What happens to create a bad work culture? Here, we map out how a negative work environment starts.
Are you worried your company culture could be a problem for your business? Have you noticed a lack of engagement or quiet quitting? Or, maybe employees are actually quitting.
For a company to thrive in today’s marketplace, the primary concerns can no longer be about profits and productivity. In order for businesses to remain competitive, it is important the company culture reflects what employees want.
At MacklinConnection, we help companies develop a work culture that is responsive to everyone's needs and is focused on the well-being of all employees. We’ve seen firsthand how a positive company culture, built on trust and caring, can improve all aspects of a business.
It is possible for every company to be a place employees actually want to work. When they feel like they are cared about, people want to give their best and show up fully. Here, we’ll discuss how a bad work culture is created to help you notice if your company might have a culture problem.
Kara Large: Do toxic work environments start out that way. Or is there a moment when things start to change or shift? And now, all of a sudden, you have a company that nobody wants to work at.
Deb Dendy: That's a really good question. I think it can happen several ways.
Deb Dendy: One way a company culture problem can start is through leadership. For example, a leader at the company might be unwilling to notice they need to change their style. Or a leader might do things a certain way and others will mimic that behavior. And it's not behavior you would want to be around.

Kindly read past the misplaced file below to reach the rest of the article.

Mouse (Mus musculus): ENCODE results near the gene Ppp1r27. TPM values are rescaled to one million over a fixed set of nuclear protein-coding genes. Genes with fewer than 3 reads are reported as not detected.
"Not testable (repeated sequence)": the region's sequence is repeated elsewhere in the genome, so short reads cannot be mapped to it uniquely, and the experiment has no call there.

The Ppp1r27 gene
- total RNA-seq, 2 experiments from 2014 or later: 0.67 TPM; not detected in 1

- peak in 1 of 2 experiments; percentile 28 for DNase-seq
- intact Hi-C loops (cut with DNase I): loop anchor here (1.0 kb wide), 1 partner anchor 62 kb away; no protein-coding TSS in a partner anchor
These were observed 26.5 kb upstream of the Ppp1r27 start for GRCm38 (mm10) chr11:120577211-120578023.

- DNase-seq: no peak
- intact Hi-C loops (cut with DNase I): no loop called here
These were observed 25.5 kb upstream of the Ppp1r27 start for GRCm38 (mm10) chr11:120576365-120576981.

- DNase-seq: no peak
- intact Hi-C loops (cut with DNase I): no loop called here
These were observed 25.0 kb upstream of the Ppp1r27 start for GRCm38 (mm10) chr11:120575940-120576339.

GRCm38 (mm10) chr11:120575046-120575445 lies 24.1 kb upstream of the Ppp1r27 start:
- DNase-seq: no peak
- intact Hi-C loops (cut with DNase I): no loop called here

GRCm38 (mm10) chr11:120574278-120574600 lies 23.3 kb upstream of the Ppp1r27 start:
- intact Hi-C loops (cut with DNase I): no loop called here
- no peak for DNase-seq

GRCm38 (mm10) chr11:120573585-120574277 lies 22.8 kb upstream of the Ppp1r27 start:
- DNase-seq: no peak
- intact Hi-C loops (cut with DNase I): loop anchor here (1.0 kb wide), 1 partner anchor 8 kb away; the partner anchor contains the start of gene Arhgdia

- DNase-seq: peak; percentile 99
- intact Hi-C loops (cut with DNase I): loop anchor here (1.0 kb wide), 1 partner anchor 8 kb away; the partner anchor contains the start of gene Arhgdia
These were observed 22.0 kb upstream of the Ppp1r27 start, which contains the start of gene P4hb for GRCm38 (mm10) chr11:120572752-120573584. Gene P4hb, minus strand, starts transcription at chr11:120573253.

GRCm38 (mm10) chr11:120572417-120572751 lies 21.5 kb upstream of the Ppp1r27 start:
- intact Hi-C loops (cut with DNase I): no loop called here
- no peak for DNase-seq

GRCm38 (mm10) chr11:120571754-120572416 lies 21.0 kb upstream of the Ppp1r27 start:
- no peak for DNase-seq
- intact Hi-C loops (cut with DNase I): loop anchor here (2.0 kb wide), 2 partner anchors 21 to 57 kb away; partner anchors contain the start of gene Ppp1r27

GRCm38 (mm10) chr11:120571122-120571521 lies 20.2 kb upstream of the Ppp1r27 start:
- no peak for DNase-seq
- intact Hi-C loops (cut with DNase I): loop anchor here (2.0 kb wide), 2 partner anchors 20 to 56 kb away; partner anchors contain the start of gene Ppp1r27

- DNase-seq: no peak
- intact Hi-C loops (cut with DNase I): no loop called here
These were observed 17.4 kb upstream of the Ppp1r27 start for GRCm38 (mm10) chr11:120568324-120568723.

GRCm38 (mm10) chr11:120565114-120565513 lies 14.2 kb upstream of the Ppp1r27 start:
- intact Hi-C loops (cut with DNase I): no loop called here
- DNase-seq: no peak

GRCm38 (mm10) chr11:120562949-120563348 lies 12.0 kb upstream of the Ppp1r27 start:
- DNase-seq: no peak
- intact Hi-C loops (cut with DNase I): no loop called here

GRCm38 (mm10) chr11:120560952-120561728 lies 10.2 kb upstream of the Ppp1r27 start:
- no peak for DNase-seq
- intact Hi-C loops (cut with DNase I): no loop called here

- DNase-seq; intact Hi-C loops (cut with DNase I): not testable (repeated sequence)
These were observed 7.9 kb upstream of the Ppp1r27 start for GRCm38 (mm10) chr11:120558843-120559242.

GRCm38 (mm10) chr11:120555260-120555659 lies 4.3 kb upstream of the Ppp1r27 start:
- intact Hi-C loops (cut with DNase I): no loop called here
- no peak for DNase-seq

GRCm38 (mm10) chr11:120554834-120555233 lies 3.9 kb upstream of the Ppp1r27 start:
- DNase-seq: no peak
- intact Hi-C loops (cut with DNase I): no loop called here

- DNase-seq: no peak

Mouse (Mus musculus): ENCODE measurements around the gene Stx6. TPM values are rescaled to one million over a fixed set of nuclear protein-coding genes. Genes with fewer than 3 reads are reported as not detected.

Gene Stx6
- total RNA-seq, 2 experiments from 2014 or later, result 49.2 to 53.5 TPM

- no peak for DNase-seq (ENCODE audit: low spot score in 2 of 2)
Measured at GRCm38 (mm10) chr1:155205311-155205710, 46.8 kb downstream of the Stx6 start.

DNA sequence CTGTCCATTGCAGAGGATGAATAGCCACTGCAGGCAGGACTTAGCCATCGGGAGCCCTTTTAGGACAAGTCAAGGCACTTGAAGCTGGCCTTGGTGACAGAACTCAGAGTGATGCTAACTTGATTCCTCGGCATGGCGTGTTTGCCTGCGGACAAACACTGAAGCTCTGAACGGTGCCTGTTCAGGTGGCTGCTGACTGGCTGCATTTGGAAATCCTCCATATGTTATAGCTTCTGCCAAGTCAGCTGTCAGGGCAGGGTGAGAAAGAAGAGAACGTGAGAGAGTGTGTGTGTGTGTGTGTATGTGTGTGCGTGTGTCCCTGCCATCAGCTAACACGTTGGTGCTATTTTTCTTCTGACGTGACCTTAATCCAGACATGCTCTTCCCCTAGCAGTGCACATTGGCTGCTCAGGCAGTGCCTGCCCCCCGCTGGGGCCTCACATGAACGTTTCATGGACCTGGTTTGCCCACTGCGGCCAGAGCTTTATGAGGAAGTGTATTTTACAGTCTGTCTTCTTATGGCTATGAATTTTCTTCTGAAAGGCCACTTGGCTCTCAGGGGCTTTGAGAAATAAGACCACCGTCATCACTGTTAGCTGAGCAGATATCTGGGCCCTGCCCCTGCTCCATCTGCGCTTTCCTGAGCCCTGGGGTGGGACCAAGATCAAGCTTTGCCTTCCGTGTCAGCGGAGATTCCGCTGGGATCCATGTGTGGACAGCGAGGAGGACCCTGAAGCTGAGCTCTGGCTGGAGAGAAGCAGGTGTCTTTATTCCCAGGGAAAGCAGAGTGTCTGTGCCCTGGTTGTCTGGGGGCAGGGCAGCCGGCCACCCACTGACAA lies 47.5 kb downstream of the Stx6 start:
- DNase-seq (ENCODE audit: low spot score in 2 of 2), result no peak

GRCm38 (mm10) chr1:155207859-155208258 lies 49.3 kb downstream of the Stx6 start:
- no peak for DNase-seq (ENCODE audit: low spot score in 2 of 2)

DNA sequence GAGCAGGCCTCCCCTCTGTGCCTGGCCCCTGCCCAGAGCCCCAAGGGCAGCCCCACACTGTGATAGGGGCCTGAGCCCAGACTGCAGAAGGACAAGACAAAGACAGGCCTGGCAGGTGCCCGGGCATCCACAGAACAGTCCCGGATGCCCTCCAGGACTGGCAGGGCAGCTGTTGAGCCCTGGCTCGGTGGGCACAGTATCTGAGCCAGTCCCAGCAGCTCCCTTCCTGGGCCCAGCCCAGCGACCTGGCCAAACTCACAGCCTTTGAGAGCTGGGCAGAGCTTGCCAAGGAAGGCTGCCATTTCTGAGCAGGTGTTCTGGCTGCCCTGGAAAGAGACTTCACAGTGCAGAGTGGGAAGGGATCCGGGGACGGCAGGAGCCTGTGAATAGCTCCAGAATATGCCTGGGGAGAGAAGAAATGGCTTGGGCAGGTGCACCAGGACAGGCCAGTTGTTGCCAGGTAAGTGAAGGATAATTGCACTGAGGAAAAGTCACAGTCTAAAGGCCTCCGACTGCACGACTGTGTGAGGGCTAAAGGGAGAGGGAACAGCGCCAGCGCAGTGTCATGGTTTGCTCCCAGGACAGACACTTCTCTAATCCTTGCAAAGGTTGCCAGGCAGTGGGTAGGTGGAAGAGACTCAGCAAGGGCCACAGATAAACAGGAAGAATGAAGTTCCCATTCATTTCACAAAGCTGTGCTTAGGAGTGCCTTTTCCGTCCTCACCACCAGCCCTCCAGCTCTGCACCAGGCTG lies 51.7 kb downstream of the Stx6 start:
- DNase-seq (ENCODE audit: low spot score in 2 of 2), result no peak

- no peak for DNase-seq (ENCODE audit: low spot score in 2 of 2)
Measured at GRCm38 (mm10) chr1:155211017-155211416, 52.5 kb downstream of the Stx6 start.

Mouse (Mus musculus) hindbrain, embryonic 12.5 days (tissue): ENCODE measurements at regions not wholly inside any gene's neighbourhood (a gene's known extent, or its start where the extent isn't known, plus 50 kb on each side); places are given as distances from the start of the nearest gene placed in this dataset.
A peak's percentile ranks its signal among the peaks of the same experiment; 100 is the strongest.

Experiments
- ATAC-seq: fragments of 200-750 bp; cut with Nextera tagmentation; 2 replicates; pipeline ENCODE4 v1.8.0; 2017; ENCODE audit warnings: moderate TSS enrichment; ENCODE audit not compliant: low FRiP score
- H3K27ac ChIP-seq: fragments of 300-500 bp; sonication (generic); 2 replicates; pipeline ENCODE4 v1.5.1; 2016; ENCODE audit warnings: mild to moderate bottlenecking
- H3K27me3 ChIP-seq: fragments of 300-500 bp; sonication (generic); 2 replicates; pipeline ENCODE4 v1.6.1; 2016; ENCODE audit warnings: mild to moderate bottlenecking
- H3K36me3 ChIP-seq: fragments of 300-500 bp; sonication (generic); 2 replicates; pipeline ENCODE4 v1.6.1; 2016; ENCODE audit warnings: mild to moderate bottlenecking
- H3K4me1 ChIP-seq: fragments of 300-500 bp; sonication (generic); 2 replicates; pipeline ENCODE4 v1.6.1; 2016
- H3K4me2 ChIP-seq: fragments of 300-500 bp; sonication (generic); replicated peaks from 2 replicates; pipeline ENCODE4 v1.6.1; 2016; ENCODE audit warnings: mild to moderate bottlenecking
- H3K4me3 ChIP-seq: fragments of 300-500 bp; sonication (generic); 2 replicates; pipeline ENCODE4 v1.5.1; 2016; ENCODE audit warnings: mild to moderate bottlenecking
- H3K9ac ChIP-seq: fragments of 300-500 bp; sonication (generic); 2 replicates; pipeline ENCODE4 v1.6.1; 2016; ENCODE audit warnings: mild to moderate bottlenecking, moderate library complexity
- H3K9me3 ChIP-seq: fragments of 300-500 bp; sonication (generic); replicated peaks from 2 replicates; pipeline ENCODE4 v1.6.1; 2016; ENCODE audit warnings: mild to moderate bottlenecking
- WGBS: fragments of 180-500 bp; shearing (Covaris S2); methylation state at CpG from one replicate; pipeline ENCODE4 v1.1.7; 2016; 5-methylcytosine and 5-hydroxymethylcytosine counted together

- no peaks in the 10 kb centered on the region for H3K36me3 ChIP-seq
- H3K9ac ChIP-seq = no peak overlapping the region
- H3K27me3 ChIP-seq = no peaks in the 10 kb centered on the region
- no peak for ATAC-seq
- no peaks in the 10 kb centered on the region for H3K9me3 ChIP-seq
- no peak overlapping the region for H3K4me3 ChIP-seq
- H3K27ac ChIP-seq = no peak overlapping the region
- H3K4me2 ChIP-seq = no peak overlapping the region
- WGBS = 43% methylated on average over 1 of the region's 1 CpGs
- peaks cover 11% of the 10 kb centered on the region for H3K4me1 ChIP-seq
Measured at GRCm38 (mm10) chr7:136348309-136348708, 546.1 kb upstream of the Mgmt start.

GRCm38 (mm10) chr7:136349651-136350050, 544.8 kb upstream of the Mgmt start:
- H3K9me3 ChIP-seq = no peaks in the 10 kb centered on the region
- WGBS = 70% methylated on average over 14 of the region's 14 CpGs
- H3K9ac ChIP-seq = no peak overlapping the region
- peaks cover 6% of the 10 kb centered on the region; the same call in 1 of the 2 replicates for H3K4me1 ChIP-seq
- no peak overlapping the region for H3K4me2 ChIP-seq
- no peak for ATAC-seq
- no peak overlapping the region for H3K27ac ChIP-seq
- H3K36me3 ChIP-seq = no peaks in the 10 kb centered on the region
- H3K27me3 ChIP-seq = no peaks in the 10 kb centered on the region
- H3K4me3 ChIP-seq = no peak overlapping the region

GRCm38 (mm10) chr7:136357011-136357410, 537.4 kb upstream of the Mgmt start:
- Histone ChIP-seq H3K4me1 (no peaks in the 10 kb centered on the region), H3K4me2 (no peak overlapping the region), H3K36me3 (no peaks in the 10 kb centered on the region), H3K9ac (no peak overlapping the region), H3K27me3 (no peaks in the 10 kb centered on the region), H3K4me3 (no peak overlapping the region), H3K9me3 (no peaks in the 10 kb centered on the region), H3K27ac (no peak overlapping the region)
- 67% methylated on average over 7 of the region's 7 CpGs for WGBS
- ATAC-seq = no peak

Sometimes you see in the news someone becomes a CEO of a company, and the business becomes a toxic place to work because that person wasn't caring for others. When people are just in it for the money, and not for caring for their employees, this can create a company culture problem.
Deb Dendy: Rather than a work culture problem coming from a leadership position, it could also come from an employee coming in with a background from some other company. If the company does not have a good work environment, it can rub off on people. Behaviors might have been accepted as normal that actually create company culture problems.
Invariably, employees are going to change jobs. So they're going to come with some background of where they already worked. You can have someone come into a company who worked at a place with a toxic company culture. And there were some negative behaviors that were acceptable in that old environment. They don't notice they need to change their behavior now when they come into the new job.
This way of being should be addressed during onboarding. What is acceptable at your company and what is not acceptable should be discussed. Because if it is not, a new employee's behavior can seep in and start to impact others.